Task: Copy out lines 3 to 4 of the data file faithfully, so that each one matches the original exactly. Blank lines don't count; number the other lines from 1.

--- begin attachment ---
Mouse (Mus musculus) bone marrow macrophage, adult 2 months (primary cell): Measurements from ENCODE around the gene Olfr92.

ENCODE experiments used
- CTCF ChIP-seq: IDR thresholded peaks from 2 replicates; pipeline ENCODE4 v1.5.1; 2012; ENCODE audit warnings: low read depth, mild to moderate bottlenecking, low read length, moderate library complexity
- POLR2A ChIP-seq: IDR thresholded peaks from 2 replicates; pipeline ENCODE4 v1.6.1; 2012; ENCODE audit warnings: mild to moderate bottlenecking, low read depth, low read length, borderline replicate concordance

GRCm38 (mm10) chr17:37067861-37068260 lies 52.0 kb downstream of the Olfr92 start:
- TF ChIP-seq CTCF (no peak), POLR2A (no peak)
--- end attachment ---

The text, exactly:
- CTCF ChIP-seq: IDR thresholded peaks from 2 replicates; pipeline ENCODE4 v1.5.1; 2012; ENCODE audit warnings: low read depth, mild to moderate bottlenecking, low read length, moderate library complexity
- POLR2A ChIP-seq: IDR thresholded peaks from 2 replicates; pipeline ENCODE4 v1.6.1; 2012; ENCODE audit warnings: mild to moderate bottlenecking, low read depth, low read length, borderline replicate concordance